(Reuters) - General Motors Co said on Tuesday it has hired Kenneth Feinberg, a lawyer widely known for administering funds to compensate victims of high-profile disasters and accidents, to help assess its options for dealing with victims harmed by recalled vehicles.
Several consumer groups and at least one U.S. lawmaker, Senator Richard Blumenthal, a Connecticut Democrat, have called on GM to set up a trust fund to cover losses suffered by victims and families affected by the ignition switch defect, which is linked to at least 13 deaths and has prompted the recall of more than 2.6 million vehicles.
GM is shielded by its 2009 bankruptcy, which protects the so-called new GM from liability for accidents occurring before July 2009. It may also be protected from lawsuits over older accidents by statutes of limitations, which set limits on how long plaintiffs have to file suit.
GM chief executive Mary Barra announced Feinberg’s appointment during testimony before a U.S. House of Representatives subcommittee Tuesday. Under questioning by lawmakers Barra said no decision has been made about establishing a trust fund. The company said in a statement that Feinberg will “explore and evaluate options” for responding to victims.
In a statement provided by GM, Feinberg, the founder and managing partner of law firm Feinberg Rozen, said he will weigh the company’s options in an “independent, balanced and objective manner based upon my prior experience.” He could not be reached for comment.
Feinberg is no stranger to GM. In 2009, he served as the White House’s “pay czar,” setting limits on executive compensation at companies that were rescued with taxpayer money. GM was among them.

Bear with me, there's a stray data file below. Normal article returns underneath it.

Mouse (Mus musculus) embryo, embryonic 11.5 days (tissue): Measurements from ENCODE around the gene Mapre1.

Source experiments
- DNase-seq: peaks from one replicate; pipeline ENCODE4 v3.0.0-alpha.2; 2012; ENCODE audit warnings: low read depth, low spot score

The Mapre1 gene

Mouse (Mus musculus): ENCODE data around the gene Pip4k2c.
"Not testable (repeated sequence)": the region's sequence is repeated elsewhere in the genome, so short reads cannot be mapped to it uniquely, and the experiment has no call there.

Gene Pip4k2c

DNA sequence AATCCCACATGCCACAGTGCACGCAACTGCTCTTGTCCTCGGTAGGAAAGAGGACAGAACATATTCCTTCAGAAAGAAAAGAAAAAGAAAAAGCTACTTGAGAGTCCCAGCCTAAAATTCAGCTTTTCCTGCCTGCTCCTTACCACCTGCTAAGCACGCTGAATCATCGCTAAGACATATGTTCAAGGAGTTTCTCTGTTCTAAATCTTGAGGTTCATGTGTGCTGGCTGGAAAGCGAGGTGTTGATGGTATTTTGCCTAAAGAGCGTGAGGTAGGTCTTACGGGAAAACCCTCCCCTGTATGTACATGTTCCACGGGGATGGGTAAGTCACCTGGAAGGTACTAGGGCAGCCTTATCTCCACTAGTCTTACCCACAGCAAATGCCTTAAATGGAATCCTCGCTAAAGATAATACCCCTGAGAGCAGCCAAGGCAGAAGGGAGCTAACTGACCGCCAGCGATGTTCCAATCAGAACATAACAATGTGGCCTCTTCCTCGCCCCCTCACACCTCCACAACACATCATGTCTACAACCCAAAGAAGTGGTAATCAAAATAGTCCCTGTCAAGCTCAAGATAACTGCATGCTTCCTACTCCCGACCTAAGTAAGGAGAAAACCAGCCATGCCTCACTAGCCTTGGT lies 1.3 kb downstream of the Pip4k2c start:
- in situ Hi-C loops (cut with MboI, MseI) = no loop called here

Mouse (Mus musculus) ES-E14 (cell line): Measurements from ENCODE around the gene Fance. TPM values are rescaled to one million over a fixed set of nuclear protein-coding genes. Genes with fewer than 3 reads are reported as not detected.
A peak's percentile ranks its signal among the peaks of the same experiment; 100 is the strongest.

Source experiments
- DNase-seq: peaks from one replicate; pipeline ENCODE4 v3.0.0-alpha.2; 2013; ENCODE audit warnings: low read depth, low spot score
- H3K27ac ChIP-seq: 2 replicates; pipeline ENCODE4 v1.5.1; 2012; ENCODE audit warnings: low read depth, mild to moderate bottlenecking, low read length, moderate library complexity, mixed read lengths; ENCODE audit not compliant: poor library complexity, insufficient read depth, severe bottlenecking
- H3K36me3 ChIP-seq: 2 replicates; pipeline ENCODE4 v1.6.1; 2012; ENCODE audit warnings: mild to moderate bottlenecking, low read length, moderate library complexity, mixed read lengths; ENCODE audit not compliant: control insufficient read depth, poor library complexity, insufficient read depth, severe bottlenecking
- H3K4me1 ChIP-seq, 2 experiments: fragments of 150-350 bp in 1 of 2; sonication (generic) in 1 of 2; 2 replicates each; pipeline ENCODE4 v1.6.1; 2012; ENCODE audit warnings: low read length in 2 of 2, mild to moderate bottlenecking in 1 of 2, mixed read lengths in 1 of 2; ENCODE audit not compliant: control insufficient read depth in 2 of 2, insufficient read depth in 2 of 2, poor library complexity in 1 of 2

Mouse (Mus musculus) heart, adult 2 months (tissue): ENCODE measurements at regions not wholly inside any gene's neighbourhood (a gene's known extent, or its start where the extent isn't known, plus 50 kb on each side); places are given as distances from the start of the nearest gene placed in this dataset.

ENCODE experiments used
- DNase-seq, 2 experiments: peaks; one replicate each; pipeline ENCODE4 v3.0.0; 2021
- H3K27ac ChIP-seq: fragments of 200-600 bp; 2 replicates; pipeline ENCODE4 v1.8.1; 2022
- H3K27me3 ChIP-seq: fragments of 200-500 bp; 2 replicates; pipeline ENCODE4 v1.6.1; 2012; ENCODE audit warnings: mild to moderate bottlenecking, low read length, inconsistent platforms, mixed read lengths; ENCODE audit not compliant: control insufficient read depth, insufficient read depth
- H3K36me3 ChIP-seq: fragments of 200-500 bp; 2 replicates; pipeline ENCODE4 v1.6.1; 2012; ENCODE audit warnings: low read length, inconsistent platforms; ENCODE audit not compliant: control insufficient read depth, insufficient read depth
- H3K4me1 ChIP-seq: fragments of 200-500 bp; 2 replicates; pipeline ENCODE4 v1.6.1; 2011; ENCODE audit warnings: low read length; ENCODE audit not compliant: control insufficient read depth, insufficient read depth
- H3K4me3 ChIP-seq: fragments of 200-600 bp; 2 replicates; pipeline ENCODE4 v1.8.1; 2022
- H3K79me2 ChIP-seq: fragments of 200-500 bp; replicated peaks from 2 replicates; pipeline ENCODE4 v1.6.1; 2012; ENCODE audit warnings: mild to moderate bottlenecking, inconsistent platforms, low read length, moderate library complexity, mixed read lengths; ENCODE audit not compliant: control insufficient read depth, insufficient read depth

The following is a look at some of his best-known work with victims’ compensation funds:
- September 11 attacks: Feinberg was tapped as special master for the September 11th Victim Compensation Fund of 2001, set up to compensate victims of the deadly 9/11 assault. The fund distributed more than $7 billion to the survivors of 2,880 people killed in the attacks and 2,680 who were injured, according to a report from Feinberg.
- Virginia Tech shootings: after 32 people were shot and killed at the Virginia Tech campus in 2007, Feinberg was tapped to help distribute donations to affected victims and their families. The Hokie Spirit Memorial Fund distributed approximately $8 million, according to its website.
- Aurora, Colorado theater shootings: Feinberg was appointed to distribute funds to victims of a deadly 2012 mass shooting at a movie theater in Aurora, Colorado. The Aurora Victim Relief Fund, which received more than $5.3 million in donations, distributed funds to 38 individuals injured in the attacks, as well as the families of 12 people who were killed.
- BP oil spill: BP Plc set up a $20 billion claims fund for people and businesses affected by the massive 2010 Deepwater Horizon oil spill in the Gulf of Mexico, and Feinberg was appointed to handle claims. Before the fund was discontinued in 2012, Feinberg oversaw payments to approximately 221,000 claimants, totaling about $6.1 billion.
- Boston Marathon bombing: Feinberg, a native of Brockton, a Boston suburb, was called upon to administer funds to the victims of the deadly Boston Marathon bombings in April 2013. That fund has since collected nearly $61 million, and distributed payments to more than 230 individuals, according to the fund’s website.
Reporting by Jessica Dye in New York; editing by Eric Effron and G Crosse